(Fidel Castro, in court in 1953; on trial for "subversion.")
 Despite several attempts by the US to crush Cuba, including the Bay of Pigs invasion, chemical and biological warfare, and a complete trade and aid blockade by the imperialist nations coerced by the US, Cuba has been able to not only solve its basic poverty, agricultural, housing, social, education and health problems; but donates millions of scientists, doctors, teachers and agricultural personnel and machinery to many Third World Countries in Latin America, the Caribbean, Africa and south East Asia. Cuba is a world leader in many important pharmaceuticals. Cuba national aid in personnel, medicines and agriculture is still operating in Haiti after the most devastating January 2010 earthquake. The rich Nations left long ago. 
 “I sit on a man’s back, choking him and making him carry me, and yet assure myself and others that I am very sorry for him and wish to ease his lot by all possible means – except by getting off his back.” 
 Most people seem to think that Western so-called 'aid' is charitable and free! 
 Every dollar of this 'aid' invested in the 1970s in what they euphemistically call 'underdeveloped' countries (they haven’t managed to develop yet like us clever “advanced”? developed? countries) returned some four dollars to multinational corporations in the charitable capitalist world. During 1970-1979 US multinationals invested 11.446 million dollars and realised 48,000 million dollars in profits from these countries – $4.20 for every dollar 'invested'.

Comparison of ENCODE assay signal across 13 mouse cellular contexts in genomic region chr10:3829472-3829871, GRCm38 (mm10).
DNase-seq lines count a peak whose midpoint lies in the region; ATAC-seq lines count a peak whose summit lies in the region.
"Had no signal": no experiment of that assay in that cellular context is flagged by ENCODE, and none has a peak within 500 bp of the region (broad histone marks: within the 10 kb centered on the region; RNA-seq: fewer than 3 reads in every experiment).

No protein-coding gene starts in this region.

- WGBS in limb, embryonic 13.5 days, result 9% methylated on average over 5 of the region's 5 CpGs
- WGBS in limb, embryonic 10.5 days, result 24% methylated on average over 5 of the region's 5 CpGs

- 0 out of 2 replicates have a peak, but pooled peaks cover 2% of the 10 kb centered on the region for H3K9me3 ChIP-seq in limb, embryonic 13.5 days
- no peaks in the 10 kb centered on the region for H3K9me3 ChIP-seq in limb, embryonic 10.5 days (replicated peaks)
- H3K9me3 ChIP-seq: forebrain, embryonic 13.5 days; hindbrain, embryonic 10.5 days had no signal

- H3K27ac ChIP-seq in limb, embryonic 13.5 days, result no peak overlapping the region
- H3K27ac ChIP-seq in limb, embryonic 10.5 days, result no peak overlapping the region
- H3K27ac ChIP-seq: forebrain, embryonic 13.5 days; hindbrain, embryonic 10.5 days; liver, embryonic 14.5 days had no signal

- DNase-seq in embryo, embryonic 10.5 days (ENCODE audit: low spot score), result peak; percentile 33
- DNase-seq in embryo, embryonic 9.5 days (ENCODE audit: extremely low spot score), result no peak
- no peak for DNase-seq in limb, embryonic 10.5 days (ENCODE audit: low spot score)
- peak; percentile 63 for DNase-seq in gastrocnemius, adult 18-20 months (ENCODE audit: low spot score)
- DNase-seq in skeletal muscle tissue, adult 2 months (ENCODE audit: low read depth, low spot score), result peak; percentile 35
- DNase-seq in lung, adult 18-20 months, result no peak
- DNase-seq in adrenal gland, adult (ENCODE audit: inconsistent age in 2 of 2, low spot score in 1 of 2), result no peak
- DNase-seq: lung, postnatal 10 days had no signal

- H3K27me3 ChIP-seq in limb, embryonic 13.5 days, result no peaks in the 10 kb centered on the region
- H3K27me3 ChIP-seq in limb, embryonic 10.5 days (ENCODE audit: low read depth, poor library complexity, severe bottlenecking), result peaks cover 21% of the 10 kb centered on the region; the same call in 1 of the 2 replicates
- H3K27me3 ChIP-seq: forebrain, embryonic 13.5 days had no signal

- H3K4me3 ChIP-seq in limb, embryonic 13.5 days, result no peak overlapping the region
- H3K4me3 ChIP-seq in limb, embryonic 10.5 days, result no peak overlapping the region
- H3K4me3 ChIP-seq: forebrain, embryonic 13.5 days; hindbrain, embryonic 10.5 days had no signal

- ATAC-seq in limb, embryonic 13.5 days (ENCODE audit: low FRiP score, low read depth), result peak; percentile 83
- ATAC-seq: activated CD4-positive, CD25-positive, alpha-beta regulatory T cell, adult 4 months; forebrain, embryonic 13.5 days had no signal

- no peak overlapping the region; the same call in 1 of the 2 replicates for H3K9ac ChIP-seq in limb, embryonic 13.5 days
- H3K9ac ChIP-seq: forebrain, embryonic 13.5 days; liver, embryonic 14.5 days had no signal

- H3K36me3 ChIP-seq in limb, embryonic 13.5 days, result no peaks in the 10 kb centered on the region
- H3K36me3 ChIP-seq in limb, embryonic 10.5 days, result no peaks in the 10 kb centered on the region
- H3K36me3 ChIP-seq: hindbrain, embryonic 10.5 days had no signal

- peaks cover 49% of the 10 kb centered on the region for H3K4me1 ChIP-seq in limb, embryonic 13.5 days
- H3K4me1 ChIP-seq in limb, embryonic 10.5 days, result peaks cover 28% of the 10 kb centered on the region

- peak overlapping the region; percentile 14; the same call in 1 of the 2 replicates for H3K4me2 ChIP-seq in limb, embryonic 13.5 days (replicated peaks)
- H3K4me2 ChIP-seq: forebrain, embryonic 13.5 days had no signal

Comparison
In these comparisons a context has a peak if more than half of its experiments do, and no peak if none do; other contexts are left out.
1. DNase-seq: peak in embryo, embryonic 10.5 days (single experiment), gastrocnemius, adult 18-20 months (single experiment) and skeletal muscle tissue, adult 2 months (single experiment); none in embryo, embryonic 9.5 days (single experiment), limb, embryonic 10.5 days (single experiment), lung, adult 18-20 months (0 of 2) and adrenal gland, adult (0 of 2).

"Before people can do anything they have got to eat. And if you are looking for a way to get people to lean on you and to be dependent on you, in terms of their cooperation with you, it seems to me that food dependance would be terrific."
 (US Senator Hubert Humphrey, 1957.)
 "Food aid is a fertiliser which grows a rich crop called hunger. It is a contradiction in terms."
 (African leader Kenneth Kaunda, Zambia.)
 But of course; we British are so charitable aren't we?! We give a few pounds and put some old clothes in a box on the high street for the Third World and congratulate ourselves that we have done our bit for the poor. 
 But we have done absolutely nothing to alleviate poverty. We are not asking the right questions. 
 "The question to be asked is not what we should give to the poor but when will we stop taking from the poor."
 (Jim Wallace, Sojourners, USA.)
 Instead of asking: “What can I give to the poor”, we should be asking different questions, like “Why are they so poor?”, or what is their economic relationship with us who eat food from every poor country on earth?, how is it that when I was unemployed and producing nothing I could get a tin of beans from Ethiopia during a terrible Ethiopian famine? 
 "Civil disobedience is not our problem. Our problem is civil obedience. Our problem is that numbers of people all over the world have obeyed the dictates of the leaders of their government… Our problem is that people are obedient all over the world… Our problem is that people are obedient while the jails are full of petty thieves, and all the while the grand thieves are running the country. That's our problem."